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March 12, 2018 | by  | in News Splash |
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Judge Becroft Calls to Lower the Voting Age

His Honour Judge Andrew Becroft, the New Zealand Children’s Commissioner, has asked MPs to consider lowering the voting age to 16.

Judge Becroft appeared before the Social Services Select Committee at Parliament in February, and urged them to lead a nationwide discussion on the issue. He told the committee that it may provide headway to involving more young people in the electoral and democratic process.

Judge Becroft heads the Office of the Children’s Commission, a non-profit group which advocates for children’s rights.

“All that I have seen about our democratic system, shows that those that are least involved and invested in it are our young. The lowest voting turnout is the 18-29 age group, we’ve got to do better.”

Judge Becroft suggested this would need to be in conjunction with increased civic education for people below the age of 18.  “We need a commitment to teach about the operation of Government, how kids can be involved, what voting means, everything I’ve seen indicates that 16 and 17-year-olds will be up for that responsibility.”

At the base of Judge Becroft’s concerns is a belief that young people do not have enough influence in the political system, and thus do not feel as if they are able to enact their agency.

“Children under 18 make up 23% of New Zealand’s population, but have no other way of influencing policy.  If they voted and had a lobby, I’m quite convinced that our policy for under 18-year-olds would significantly improve.”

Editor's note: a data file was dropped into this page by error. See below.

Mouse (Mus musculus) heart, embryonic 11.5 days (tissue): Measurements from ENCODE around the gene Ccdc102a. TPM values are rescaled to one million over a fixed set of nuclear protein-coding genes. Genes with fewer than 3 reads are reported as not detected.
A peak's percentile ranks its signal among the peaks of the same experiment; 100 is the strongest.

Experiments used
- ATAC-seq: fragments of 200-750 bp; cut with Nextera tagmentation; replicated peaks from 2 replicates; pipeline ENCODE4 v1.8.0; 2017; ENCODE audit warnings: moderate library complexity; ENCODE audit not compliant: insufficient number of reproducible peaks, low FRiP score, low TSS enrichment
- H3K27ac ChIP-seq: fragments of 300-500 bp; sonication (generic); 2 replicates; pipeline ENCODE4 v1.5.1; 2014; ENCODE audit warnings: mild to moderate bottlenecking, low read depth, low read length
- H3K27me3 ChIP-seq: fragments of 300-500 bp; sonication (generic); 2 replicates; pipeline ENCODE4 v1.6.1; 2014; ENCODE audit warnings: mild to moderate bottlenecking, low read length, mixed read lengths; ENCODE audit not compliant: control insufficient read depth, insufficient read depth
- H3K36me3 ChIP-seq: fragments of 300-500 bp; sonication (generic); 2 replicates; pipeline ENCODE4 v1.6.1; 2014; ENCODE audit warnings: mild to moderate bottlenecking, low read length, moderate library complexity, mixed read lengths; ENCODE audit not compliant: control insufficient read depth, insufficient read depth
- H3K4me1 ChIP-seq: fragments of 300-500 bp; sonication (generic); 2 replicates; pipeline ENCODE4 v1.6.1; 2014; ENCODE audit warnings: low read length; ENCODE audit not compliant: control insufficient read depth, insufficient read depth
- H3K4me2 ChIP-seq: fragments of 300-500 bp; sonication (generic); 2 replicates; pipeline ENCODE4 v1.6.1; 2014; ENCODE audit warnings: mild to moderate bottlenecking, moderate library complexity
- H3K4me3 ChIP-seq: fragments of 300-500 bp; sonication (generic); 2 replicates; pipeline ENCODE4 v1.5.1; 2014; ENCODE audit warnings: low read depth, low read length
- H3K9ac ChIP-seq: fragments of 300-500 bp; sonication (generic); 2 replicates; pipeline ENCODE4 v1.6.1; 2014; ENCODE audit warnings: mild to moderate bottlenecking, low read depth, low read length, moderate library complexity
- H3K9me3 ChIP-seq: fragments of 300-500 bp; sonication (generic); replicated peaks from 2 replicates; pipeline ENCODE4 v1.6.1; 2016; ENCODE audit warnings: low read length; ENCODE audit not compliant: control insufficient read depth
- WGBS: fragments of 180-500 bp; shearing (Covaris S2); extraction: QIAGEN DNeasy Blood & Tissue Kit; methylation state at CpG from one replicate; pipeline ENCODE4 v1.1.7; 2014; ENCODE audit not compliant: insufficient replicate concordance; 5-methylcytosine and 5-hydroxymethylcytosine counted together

He highlighted the fact that while we lead the world in support for the elderly, we are one of the worst ranked for developed countries in our child poverty rates.

Not all politicians in New Zealand are supportive of lowering the voting age. ACT leader David Seymour said he did not believe we should be increasing the number of non-taxpayers voting.

“We’ve got far too many voters in New Zealanders who don’t pay any tax without adding 16 and 17 year olds to the mix.”

National Party leader Simon Bridges told the New Zealand Herald that although he was open to the idea, he did not see lowering the age as a critical issue.

“I don’t think that’s necessarily something that needs to happen. I think you’d have to see an evidence base for why that was a good idea.”

Several countries around the world have sixteen as the minimum voting age, namely Germany, Austria, Brazil, and Scotland.

When Austria lowered the voting age, it was found that voters below eighteen turned out to vote at higher rates than first-time voters of ages 18 to 20.

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